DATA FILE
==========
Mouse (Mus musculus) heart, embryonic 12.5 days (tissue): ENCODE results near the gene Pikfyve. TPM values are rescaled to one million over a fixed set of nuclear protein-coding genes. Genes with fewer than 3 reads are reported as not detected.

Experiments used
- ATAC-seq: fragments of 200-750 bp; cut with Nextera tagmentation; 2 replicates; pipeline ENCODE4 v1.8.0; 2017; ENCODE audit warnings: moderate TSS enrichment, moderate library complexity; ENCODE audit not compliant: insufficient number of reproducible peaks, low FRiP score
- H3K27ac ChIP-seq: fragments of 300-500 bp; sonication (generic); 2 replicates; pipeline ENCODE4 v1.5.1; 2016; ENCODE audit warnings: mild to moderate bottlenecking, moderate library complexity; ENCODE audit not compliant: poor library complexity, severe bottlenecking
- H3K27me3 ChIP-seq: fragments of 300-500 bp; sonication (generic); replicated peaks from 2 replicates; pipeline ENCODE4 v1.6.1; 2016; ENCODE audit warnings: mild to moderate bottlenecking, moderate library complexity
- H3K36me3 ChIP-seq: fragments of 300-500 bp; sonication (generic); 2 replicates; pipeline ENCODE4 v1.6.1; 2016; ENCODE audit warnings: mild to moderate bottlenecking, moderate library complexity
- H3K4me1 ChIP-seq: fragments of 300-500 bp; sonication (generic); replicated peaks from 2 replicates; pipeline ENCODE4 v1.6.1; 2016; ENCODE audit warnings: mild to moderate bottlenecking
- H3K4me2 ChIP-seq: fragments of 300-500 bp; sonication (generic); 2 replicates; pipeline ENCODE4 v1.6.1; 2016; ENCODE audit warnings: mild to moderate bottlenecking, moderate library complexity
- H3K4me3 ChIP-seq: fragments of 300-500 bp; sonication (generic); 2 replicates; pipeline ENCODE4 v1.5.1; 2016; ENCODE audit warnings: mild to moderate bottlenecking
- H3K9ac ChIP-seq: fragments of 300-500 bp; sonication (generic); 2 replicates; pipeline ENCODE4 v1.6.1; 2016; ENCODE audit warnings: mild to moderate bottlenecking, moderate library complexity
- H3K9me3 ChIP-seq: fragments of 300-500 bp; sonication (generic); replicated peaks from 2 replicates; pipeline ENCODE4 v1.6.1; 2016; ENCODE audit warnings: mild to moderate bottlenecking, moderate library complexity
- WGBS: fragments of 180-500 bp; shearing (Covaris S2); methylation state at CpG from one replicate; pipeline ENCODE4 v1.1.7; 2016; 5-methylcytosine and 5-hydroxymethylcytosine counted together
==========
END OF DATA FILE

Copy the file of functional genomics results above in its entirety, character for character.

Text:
Mouse (Mus musculus) heart, embryonic 12.5 days (tissue): ENCODE results near the gene Pikfyve. TPM values are rescaled to one million over a fixed set of nuclear protein-coding genes. Genes with fewer than 3 reads are reported as not detected.

Experiments used
- ATAC-seq: fragments of 200-750 bp; cut with Nextera tagmentation; 2 replicates; pipeline ENCODE4 v1.8.0; 2017; ENCODE audit warnings: moderate TSS enrichment, moderate library complexity; ENCODE audit not compliant: insufficient number of reproducible peaks, low FRiP score
- H3K27ac ChIP-seq: fragments of 300-500 bp; sonication (generic); 2 replicates; pipeline ENCODE4 v1.5.1; 2016; ENCODE audit warnings: mild to moderate bottlenecking, moderate library complexity; ENCODE audit not compliant: poor library complexity, severe bottlenecking
- H3K27me3 ChIP-seq: fragments of 300-500 bp; sonication (generic); replicated peaks from 2 replicates; pipeline ENCODE4 v1.6.1; 2016; ENCODE audit warnings: mild to moderate bottlenecking, moderate library complexity
- H3K36me3 ChIP-seq: fragments of 300-500 bp; sonication (generic); 2 replicates; pipeline ENCODE4 v1.6.1; 2016; ENCODE audit warnings: mild to moderate bottlenecking, moderate library complexity
- H3K4me1 ChIP-seq: fragments of 300-500 bp; sonication (generic); replicated peaks from 2 replicates; pipeline ENCODE4 v1.6.1; 2016; ENCODE audit warnings: mild to moderate bottlenecking
- H3K4me2 ChIP-seq: fragments of 300-500 bp; sonication (generic); 2 replicates; pipeline ENCODE4 v1.6.1; 2016; ENCODE audit warnings: mild to moderate bottlenecking, moderate library complexity
- H3K4me3 ChIP-seq: fragments of 300-500 bp; sonication (generic); 2 replicates; pipeline ENCODE4 v1.5.1; 2016; ENCODE audit warnings: mild to moderate bottlenecking
- H3K9ac ChIP-seq: fragments of 300-500 bp; sonication (generic); 2 replicates; pipeline ENCODE4 v1.6.1; 2016; ENCODE audit warnings: mild to moderate bottlenecking, moderate library complexity
- H3K9me3 ChIP-seq: fragments of 300-500 bp; sonication (generic); replicated peaks from 2 replicates; pipeline ENCODE4 v1.6.1; 2016; ENCODE audit warnings: mild to moderate bottlenecking, moderate library complexity
- WGBS: fragments of 180-500 bp; shearing (Covaris S2); methylation state at CpG from one replicate; pipeline ENCODE4 v1.1.7; 2016; 5-methylcytosine and 5-hydroxymethylcytosine counted together